Why did you decide to become an entrepreneur? Why did you not pursue a regular job?
I was working with P&G as the Finance Manager of Gillette. Though quite satisfied with my job and scope of responsibilities, after achieving a particular level of professional success,
I started to face a mid-life crisis (laughs). I had all the material luxuries one would dream of, but somehow it was not very exciting going to office.
That was when I started asking myself the so-called philosophical questions, "What do I really want to do in life?", "What is my larger contribution to the world?" This feeling was accentuated by my belief that I was capable of much more, but this job will not get me there fast enough.
The very first answers that struck me were: join Politics, work with an NGO or become an Entrepreneur. However, I believed myself to be a total misfit for politics. Joining an NGO would mean choosing "ORs", while I wanted to go for "AND" (financial returns and contribution to the society). I wanted my long term material comforts and I also wanted to make a difference. Entrepreneurship seemed to be the obvious choice.
Teaching had always been a passion (previously taught at IIM Bangalore, National University of Singapore and SP Jain Dubai), and education sounded like a brilliant idea. The idea would also fit my definition of social entrepreneurship - pursuing personal interest in a way that leads to value addition for the society as well.
In India, only 13% of the population is employed in the organized sector. Rest remain either un- or under- employed, despite a booming service sector that has been growing at 22%. It presents a peculiar national challenge and also a great business opportunity, that can help in the developmental needs of the society. This led to the build-up of the "0x10" Vision of Elements Akademia (EA): "Making 10,000+ Indians employable by 2010" leading to $10 Mn revenues for the organization.
Can you tell us something about the initial years- what kind of challenges, struggles did you face?
(1) Initially, as I started, I was living off a suitcase for 6 months. I arrived in India in September and till April, I had not rented a house; I was traveling continuously. Working hours were long - 16 hours, 18 hours, even 24 hours at a stretch at times.
February and March were especially bad, which was a direct result of fast growth leading to expansion and scale-up. I was working extremely hard, but results did not seem to be coming. We were facing financial crisis coupled with operational crisis.
But then I managed to get some really competent people onboard. One of them is Vinay, a 1996 IIM-C alumnus and formerly the BU Head of Marketing in Airtel. Investing in people was probably the best decision I ever made.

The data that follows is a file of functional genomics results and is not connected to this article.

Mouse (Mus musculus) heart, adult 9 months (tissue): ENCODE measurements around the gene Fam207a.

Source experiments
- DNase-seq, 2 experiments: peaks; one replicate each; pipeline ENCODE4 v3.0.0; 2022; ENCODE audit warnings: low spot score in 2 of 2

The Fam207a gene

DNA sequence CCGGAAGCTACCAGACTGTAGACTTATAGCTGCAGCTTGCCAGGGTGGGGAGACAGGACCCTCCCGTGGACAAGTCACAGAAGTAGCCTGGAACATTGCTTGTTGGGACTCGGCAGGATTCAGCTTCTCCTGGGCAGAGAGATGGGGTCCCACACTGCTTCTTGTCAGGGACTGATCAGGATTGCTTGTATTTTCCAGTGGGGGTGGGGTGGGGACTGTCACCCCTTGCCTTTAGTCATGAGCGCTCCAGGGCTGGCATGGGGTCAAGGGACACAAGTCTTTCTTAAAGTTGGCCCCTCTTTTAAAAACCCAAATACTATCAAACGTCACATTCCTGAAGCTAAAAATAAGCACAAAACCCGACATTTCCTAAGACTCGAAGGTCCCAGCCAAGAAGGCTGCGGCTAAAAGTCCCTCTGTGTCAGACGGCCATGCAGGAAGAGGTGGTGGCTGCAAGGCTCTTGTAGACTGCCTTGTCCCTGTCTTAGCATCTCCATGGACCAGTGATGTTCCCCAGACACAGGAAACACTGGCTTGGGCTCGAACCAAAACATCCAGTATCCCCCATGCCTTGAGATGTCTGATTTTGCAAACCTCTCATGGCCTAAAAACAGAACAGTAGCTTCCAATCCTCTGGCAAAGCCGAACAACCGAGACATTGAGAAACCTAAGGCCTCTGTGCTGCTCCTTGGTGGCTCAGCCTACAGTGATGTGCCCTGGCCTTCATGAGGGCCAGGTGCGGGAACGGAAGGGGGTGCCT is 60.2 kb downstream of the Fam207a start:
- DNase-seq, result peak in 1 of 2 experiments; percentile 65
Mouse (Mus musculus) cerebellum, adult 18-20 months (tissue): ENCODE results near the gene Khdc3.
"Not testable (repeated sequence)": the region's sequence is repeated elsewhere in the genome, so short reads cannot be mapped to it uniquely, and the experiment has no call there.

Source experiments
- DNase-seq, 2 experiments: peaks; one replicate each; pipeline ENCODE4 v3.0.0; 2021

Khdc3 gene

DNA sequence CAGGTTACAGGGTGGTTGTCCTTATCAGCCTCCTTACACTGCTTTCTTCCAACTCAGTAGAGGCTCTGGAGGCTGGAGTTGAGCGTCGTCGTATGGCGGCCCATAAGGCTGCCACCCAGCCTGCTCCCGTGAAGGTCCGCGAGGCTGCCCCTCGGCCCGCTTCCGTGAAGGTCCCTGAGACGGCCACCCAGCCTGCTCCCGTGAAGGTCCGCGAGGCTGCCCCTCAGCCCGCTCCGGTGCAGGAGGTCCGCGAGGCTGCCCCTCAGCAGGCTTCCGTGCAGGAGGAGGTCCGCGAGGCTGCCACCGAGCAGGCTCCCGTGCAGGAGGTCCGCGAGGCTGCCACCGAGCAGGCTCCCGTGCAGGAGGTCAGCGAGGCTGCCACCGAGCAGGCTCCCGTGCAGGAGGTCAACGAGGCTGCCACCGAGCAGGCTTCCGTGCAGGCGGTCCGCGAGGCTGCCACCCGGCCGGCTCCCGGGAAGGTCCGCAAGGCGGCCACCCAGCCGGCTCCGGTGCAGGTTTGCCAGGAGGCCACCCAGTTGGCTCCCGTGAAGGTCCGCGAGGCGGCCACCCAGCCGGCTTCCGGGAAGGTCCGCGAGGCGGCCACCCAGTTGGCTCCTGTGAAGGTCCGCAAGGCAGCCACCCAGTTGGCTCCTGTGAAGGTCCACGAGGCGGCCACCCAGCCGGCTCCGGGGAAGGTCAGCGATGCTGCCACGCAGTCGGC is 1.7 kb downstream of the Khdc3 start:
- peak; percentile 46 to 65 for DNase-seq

(2) The most difficult situation was faced when one of India's largest BPO offered to buy a 20% stake in the company for Rs6 Cr. We signed the term sheet but then there was delay from their end. My CFO kept reminding me that we were running out of working capital. But I kept telling myself that the deal was almost closed and that we will be getting money very soon. But the dates kept pushing, and finally the deal fell through!
We reached a situation where we had no money to pay salaries to our employees. Those 8 days were the most horrendous days of my life. Even raising money within such a short span was not feasible. The fact that 90% of the companies collapse for the same reason (running out of working capital), kept haunting me.
That was when Mr. Rusi Brij (CEO, Hexaware), who has been a mentor to me, came as an angel. I happened to mention the problem to him during one of the conversations. The next morning I was surprised to find an Rs15 lakh cheque on my office desk.
(3) On a more personal side, living in India after 10 years of luxury abroad was slightly difficult. Especially for the spouse, there is no incentive; they are not driven by the dreams like the entrepreneur does and they generally suffer more. Here, right expectation setting and balancing becomes very important.
In such situations, it helps to try to find something that can engage your spouse. In my case, my wife is very fond of cooking. I could manage to get her in touch with Sanjeev Kapoor, to get a chance to work with him on one of the TV shows. She was really excited about the opportunity and it surely helped keep her busy for some time.
What was the turning point in your business?The real turning point to the business came when we were able to open five new centers in a matter of four months. We were also lucky that education sector was booming in India.
We went for a second angel round of funding, and, within six months of starting the firm, the valuation reached $5 mn. There was a big line of people who wanted to invest in the company, but we did not want to sell off.
Did you at any point feel like giving up and getting back to a regular job?
(Laughs) A lot of times. Thankfully all momentary thoughts. The most recent one being when I received an offer from a very big man in India to potentially buy my 80% stake in the company, while I can continue to run the company as its CEO. Definitely very tempting - sometimes, after months of hard work, you feel like relaxing! But then, our board and I felt it was too early to sell.
What drives you?
Just one thought, "I don't want to die a might-have-been; I want to leave a legacy behind me".
Who do you consider as your Inspiration / Role Model?
I have always been inspired by Gandhian ideology. In fact, as a kid, I also started a Gandhian society in the colony. I admire him for the fact that he believed in something that no one else did, and still was able to mobilize the whole nation by sheer power of conviction.